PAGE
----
Heart racing, sweating, feeling dizzy.  These are just some of the common symptoms of anxiety, and when it hits, it can feel like you are going through a whirlwind of emotions without a clear way out.  However, I am here to tell you that while the symptoms of anxiety can feel uncomfortable, and sometimes scary, there IS a way to help manage those symptoms utilizing Cognitive Behavioral Therapy (also known as CBT)!


What Is CBT?


Cognitive Behavioral Therapy is the relationship between our thoughts, feelings, and actions.  CBT follows the Cognitive Model which states that we face a situation (a trigger), then we have automatic thoughts that pop into our head (without our control), and then because of our thoughts we have a reaction, both in our emotions and how we behave. 1Beck Institute[/efn_note].  It is actually the thoughts we have that elicit the reaction, and not the trigger itself, that will cause a response.


Let me break this down more with an example.  Let’s say you go to you go to your niece or nephew’s birthday party, and everything is going great until the entertainment walks in: a clown.  You think to yourself, “Oh heck no” and begin to sweat. If you’ve had bad experiences with clowns, you’re probably thinking, “I am not safe.”  In CBT, it is actually the thought of feeling unsafe, not the clown, that starts up the anxiety.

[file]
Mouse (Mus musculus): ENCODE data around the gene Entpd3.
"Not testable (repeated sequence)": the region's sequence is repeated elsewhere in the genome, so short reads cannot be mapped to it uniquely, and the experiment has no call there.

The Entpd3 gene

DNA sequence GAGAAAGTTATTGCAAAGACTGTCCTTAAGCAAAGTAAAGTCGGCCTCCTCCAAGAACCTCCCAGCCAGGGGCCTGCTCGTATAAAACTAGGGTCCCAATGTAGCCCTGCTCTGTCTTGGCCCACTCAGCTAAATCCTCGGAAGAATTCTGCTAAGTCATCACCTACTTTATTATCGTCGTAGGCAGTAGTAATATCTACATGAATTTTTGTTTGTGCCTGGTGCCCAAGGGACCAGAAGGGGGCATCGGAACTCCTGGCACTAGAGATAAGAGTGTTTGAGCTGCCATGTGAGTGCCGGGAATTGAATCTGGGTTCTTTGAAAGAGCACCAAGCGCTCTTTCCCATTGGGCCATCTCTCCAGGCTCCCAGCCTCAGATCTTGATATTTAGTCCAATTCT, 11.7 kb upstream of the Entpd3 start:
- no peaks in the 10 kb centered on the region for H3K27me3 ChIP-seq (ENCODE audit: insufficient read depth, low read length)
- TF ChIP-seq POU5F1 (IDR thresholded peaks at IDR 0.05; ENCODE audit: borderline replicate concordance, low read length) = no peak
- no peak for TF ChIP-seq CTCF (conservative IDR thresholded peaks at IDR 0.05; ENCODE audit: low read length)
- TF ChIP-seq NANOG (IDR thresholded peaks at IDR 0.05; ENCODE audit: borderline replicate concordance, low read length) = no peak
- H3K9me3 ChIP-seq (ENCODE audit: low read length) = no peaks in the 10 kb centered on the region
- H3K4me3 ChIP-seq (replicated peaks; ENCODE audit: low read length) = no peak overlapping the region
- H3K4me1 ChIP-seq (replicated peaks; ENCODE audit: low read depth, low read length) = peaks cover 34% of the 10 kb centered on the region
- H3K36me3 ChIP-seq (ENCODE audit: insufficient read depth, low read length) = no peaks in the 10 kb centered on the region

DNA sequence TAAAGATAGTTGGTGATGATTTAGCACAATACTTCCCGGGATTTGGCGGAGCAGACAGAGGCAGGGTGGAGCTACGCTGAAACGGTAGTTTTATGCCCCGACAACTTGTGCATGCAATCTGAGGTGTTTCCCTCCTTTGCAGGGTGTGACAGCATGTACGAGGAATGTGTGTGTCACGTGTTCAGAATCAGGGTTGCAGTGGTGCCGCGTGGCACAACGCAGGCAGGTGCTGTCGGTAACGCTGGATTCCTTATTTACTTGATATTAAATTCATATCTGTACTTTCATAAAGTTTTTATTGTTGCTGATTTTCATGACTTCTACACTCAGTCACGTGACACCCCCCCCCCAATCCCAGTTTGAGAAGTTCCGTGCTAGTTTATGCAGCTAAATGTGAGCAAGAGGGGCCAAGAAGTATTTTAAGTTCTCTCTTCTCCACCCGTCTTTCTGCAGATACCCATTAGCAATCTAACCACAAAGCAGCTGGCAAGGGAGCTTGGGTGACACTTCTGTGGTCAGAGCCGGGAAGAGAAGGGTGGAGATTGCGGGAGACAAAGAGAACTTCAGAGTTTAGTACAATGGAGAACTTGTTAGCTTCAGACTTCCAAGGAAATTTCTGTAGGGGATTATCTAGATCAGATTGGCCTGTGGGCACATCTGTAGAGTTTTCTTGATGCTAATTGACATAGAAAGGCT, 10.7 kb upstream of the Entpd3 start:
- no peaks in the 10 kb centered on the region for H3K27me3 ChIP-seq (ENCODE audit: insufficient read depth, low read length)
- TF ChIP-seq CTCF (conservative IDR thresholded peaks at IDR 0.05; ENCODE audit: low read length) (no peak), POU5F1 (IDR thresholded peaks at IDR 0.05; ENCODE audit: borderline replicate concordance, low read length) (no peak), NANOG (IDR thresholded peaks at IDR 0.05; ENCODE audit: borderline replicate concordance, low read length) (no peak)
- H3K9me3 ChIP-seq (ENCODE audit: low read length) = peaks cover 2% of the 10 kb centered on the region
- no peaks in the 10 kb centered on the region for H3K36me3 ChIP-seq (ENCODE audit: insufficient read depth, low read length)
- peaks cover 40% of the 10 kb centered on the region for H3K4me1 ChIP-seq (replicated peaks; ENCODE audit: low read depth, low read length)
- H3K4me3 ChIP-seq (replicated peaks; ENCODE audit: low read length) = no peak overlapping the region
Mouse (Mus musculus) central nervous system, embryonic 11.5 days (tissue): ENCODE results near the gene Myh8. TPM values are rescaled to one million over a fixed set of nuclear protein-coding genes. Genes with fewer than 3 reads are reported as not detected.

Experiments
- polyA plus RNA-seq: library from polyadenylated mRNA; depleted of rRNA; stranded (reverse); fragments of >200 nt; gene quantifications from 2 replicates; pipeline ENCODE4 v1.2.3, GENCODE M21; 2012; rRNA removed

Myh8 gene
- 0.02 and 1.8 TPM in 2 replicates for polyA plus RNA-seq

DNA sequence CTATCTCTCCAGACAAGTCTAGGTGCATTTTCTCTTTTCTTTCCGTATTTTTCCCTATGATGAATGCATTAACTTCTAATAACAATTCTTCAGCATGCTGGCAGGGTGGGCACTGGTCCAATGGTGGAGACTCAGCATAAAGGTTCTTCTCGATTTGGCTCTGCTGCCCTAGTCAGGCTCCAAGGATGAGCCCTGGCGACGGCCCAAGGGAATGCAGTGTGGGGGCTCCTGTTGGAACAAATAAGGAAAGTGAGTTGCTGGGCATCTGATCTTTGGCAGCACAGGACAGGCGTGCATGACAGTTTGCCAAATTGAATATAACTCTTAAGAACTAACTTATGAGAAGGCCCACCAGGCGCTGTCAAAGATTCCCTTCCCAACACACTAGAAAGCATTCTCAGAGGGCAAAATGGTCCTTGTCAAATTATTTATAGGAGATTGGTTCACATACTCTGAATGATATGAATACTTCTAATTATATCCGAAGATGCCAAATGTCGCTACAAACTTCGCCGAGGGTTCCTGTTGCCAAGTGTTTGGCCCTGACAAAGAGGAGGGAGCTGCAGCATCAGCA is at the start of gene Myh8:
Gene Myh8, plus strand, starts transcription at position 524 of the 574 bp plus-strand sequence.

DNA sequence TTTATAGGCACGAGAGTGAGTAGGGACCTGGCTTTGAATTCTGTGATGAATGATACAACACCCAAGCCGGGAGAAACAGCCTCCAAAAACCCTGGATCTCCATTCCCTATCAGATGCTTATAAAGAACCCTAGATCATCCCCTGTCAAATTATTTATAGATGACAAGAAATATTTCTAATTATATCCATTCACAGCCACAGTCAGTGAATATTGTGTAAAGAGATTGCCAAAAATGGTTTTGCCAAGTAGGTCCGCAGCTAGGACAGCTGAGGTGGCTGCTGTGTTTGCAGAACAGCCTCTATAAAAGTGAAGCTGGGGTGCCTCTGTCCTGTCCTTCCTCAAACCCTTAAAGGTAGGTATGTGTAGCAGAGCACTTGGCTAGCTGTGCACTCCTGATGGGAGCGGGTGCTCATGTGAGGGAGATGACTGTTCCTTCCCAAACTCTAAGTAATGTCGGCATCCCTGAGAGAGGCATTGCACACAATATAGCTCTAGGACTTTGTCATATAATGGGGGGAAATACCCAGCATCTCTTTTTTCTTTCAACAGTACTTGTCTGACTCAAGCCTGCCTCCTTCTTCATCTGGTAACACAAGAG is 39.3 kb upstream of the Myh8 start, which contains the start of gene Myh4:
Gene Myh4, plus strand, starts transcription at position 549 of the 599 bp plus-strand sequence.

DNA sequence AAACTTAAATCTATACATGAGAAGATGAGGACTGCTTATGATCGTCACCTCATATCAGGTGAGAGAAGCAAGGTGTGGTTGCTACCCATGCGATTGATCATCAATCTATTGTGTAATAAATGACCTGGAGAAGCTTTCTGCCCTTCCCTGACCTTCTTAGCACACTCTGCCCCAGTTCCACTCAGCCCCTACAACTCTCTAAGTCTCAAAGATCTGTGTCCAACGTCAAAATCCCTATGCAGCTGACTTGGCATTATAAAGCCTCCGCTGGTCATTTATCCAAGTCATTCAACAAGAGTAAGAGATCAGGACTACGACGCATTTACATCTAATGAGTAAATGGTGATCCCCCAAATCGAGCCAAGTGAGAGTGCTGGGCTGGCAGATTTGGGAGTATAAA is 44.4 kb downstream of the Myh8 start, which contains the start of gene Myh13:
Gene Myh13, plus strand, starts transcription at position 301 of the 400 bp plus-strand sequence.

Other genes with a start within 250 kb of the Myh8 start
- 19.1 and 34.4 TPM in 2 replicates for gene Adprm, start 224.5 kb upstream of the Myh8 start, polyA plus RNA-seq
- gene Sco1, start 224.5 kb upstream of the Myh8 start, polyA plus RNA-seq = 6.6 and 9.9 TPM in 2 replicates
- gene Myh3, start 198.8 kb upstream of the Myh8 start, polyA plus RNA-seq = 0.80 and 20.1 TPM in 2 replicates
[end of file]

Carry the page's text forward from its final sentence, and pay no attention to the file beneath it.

Now I know you are probably thinking “but the clown being there in the first place is what caused the anxiety!”  However, there’s two reason why it is the thought, not the situation that is resulting in this feeling.